Melody and Don are all set to get married in a country chapel in Seneca Forest. Don’s oldest daughter Carrie arrives from Arizona with one intention: to stop the wedding. Then an arsonist torches the church, with the pastor in it. Now, instead of heading off to the Blue Ridge Mountains in their new RV for their honeymoon, Melody and Don find themselves caught up in a murder investigation and a race to find the arsonist before he—or she—kills again.
“The kingdom of heaven is like treasure hidden in a field.” –Jesus, as quoted in Matthew 13:44 NIV
One summer day in 1795, young Daniel McGinnis found what appeared to be a depression in the ground. The teenager, who lived on a small island off the coast of Nova Scotia called Oak Island, knew the area was reputed to have been frequented by pirates. Oak Island was one of three hundred small isles in the Mahone Bay, perfect for hiding pilfered treasures. So Daniel returned the next day with two of his friends and started digging.
He never found anything. What he did do, though, was spark a treasure hunt that spanned two hundred years, cost millions of dollars, and claimed half a dozen lives, including a daredevil motorcyclist and his eighteen-year-old son in 1959.
Excavators, digging and drilling to nearly two hundred feet, discovered charcoal, putty, spruce platforms, oak chests, layers of wood and iron, coconut fibers, parchment, loose pieces of metal, a cement vault, a human hand, a mysterious inscription on a stone, a flood tunnel, booby traps—but no treasure.
What really lies at the bottom of what’s called the Money Pit? Treasure buried by Captain Kidd, who used the area for R & R and to repair his ships? The original works of Shakespeare or Sir Francis Bacon? The crown jewels of France, which vanished four years before McGinnis stumbled onto the site? The long-lost Holy Grail? Or is the Money Pit nothing more than an old ammo dump?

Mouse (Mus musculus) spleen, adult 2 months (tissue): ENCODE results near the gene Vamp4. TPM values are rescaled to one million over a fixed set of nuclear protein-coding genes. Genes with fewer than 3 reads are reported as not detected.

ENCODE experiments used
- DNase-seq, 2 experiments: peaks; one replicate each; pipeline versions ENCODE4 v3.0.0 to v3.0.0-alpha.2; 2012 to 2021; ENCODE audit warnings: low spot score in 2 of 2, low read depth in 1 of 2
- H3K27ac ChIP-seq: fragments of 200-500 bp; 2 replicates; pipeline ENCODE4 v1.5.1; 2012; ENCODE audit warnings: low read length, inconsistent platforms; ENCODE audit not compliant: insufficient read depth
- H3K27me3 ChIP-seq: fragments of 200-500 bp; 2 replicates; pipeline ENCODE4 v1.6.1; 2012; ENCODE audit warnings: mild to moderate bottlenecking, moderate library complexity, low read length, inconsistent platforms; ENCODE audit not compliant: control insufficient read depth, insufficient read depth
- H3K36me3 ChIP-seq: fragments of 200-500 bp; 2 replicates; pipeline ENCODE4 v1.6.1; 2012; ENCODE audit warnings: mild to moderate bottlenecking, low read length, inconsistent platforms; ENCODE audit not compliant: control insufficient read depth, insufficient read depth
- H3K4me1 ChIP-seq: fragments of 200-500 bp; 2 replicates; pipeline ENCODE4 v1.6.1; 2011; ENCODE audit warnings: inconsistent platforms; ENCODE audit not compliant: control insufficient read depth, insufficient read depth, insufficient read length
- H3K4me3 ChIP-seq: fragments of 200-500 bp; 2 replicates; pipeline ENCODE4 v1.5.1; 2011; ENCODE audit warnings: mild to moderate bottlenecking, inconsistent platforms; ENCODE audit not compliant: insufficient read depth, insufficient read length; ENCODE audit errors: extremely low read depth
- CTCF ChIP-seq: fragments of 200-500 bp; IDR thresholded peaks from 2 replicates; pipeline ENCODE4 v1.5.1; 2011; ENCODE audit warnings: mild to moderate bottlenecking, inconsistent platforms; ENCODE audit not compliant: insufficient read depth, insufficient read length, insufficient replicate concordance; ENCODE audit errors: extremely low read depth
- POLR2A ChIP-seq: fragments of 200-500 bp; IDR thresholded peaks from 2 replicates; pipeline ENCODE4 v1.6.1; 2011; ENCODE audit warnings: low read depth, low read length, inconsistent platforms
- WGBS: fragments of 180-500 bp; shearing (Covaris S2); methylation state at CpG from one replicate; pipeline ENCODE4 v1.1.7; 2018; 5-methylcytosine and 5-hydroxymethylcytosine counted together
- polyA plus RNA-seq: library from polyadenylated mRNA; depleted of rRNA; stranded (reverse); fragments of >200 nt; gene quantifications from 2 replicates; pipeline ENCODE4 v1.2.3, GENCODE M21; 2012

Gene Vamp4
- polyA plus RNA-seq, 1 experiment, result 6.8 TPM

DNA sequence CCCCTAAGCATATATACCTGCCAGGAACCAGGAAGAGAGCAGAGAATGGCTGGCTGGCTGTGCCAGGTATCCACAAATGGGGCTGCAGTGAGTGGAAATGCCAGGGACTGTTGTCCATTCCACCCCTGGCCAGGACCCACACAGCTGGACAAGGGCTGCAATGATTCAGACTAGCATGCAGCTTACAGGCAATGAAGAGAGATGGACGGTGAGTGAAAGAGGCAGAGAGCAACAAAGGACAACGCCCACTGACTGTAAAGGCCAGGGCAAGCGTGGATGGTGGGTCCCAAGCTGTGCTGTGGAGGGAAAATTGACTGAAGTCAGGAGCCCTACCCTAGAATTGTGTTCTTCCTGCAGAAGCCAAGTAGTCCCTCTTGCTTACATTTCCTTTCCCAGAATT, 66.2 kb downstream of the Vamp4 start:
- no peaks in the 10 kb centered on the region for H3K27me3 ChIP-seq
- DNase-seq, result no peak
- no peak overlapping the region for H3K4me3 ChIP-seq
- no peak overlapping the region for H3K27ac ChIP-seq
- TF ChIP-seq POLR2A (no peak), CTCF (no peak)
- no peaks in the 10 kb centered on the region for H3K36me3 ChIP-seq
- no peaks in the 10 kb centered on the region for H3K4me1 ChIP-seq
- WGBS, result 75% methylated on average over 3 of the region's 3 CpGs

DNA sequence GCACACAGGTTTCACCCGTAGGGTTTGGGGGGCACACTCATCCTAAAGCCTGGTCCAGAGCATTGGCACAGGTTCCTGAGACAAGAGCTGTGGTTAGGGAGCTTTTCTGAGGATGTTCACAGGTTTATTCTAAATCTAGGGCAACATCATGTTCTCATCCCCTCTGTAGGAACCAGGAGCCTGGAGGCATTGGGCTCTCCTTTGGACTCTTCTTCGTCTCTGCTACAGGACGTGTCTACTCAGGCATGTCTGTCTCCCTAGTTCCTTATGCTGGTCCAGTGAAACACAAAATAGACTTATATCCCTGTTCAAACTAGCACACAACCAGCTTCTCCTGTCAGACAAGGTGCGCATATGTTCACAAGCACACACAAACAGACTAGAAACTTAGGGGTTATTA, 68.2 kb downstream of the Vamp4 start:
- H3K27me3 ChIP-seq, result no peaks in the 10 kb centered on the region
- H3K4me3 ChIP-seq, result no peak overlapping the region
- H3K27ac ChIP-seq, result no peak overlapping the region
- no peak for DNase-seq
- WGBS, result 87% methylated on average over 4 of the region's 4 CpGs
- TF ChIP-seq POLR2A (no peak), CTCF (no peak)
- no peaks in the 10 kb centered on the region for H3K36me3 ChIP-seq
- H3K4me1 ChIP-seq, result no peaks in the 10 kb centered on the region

No one knows. But who can resist the lure of buried treasure? Note the popularity of films such as National Treasure and Pirates of the Caribbean. Why do such stories appeal to us? Perhaps because we all harbor a secret dream that we will find a treasure that will make us rich beyond our wildest dreams. What wouldn’t we give for a chance at it?
That’s why Jesus used this analogy in describing the kingdom of heaven.
“The kingdom of heaven,” He said, “is like treasure hidden in a field.”
Since there were no banks in the first century, it wasn’t uncommon to hide treasure in the ground. If the person who buried it died without disclosing the whereabouts of his cache, it was finders, keepers.
“When a man found it,” Jesus continued, “he hid it again, and then went and sold all he had and bought that field.”
That’s how valuable the kingdom of heaven is. The late missionary Jim Elliot understood this.
“He is no fool who gives that which he cannot keep to gain that which he cannot lose,” he once said. Elliot was one of five missionaries murdered by the Auca Indians in 1956.
Mother Teresa also understood this, as did Hudson Taylor. And William Tyndale. And many others like them who gave all they had in order to serve the King. They knew that what they relinquished was minuscule compared to what they received—the kingdom of heaven. They gave that which they could not keep to gain that which they could not lose.
Now, that doesn’t mean we have to run off and become missionaries when we submit to the rule of King Jesus. But it does mean that our priorities change. Our perspective changes. What we once thought was so important no longer is.
It means that, like Paul, we say, “Everything else is worthless when compared with the priceless gain of knowing Christ Jesus my Lord. I have discarded everything else, counting it all as garbage, so that I may have Christ” (Philippians 3:8 NLT).
What about you—where is your treasure?
Dear God, I still cling to things that moth and rust can destroy, and thieves can steal. Remind me daily of where my real treasure lies. Amen.